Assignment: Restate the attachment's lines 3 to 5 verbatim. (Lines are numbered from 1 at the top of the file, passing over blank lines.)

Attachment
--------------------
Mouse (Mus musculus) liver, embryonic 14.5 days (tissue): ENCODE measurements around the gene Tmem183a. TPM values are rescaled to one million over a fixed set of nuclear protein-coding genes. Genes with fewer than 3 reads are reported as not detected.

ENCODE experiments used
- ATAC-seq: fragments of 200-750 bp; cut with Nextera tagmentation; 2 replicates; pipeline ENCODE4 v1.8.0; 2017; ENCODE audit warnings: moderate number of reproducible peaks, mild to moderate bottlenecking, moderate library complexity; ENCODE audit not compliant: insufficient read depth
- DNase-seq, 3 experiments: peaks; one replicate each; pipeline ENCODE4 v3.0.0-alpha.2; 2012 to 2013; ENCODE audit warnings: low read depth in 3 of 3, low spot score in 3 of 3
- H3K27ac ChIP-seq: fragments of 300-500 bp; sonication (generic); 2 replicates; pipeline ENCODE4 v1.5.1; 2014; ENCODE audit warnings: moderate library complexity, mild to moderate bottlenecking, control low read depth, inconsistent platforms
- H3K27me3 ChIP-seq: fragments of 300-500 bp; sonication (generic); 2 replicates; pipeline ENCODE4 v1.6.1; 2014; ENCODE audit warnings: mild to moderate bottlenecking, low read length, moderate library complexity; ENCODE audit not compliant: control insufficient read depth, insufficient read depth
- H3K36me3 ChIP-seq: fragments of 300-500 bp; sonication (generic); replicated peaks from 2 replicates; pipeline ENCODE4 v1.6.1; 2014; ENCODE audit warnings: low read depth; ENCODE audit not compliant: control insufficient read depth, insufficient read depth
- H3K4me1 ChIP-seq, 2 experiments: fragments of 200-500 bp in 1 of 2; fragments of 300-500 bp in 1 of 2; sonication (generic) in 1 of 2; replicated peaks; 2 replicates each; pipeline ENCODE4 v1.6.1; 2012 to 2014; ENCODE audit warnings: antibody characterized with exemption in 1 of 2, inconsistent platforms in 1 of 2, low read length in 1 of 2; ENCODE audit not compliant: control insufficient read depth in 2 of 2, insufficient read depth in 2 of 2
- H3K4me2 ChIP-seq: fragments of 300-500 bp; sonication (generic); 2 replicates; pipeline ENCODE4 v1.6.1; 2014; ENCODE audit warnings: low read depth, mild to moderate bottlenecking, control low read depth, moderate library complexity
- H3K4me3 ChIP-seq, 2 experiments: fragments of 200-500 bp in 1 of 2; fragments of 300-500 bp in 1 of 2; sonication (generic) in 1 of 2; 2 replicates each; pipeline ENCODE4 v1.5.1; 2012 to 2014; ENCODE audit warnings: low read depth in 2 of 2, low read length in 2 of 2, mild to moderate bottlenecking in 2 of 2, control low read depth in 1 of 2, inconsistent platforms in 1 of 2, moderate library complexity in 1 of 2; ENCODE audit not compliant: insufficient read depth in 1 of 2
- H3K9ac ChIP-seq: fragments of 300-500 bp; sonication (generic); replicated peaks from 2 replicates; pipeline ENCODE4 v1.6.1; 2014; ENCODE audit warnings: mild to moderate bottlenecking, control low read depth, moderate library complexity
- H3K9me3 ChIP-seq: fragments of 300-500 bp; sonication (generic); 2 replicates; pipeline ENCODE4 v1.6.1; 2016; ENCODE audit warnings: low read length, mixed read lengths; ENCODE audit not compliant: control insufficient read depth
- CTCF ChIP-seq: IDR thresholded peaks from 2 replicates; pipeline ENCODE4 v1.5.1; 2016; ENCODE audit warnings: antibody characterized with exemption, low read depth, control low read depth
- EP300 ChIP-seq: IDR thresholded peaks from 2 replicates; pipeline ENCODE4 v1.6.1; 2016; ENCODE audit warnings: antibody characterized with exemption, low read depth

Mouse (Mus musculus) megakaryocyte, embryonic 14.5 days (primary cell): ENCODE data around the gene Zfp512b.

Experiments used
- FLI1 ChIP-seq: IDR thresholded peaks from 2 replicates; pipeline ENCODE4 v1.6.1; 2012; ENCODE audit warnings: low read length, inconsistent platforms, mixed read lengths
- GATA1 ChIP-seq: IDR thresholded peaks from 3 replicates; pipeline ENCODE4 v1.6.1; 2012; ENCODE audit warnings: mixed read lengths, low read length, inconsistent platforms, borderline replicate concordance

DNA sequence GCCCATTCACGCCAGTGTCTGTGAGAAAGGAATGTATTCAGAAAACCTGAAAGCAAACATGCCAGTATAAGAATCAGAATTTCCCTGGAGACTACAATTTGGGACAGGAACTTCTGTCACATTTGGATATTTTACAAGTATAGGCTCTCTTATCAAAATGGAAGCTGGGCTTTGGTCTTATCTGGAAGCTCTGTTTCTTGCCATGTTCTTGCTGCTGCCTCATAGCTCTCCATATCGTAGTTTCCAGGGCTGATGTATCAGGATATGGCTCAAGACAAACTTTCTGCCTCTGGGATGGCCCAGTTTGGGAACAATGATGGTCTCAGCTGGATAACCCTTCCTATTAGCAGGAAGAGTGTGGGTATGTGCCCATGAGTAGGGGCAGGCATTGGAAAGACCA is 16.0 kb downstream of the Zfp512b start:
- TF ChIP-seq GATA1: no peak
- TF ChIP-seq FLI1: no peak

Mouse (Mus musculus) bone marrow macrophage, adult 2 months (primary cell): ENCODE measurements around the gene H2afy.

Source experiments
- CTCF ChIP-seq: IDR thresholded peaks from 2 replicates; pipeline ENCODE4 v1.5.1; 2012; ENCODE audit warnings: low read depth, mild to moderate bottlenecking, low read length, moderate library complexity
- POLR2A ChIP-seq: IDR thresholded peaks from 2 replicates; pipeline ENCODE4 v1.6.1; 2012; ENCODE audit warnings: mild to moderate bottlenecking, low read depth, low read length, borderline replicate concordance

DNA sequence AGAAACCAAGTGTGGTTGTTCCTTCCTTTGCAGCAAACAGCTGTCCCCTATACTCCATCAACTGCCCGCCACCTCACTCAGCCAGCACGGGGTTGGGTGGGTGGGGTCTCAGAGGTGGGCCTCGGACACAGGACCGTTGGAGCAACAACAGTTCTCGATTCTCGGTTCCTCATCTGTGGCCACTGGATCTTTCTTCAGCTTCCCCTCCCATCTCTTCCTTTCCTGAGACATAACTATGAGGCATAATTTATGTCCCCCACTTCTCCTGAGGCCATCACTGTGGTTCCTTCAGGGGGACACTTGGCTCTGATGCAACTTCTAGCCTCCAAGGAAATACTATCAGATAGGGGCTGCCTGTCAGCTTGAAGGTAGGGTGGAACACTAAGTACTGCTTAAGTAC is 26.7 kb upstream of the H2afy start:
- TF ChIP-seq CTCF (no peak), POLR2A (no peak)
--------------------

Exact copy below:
- ATAC-seq: fragments of 200-750 bp; cut with Nextera tagmentation; 2 replicates; pipeline ENCODE4 v1.8.0; 2017; ENCODE audit warnings: moderate number of reproducible peaks, mild to moderate bottlenecking, moderate library complexity; ENCODE audit not compliant: insufficient read depth
- DNase-seq, 3 experiments: peaks; one replicate each; pipeline ENCODE4 v3.0.0-alpha.2; 2012 to 2013; ENCODE audit warnings: low read depth in 3 of 3, low spot score in 3 of 3
- H3K27ac ChIP-seq: fragments of 300-500 bp; sonication (generic); 2 replicates; pipeline ENCODE4 v1.5.1; 2014; ENCODE audit warnings: moderate library complexity, mild to moderate bottlenecking, control low read depth, inconsistent platforms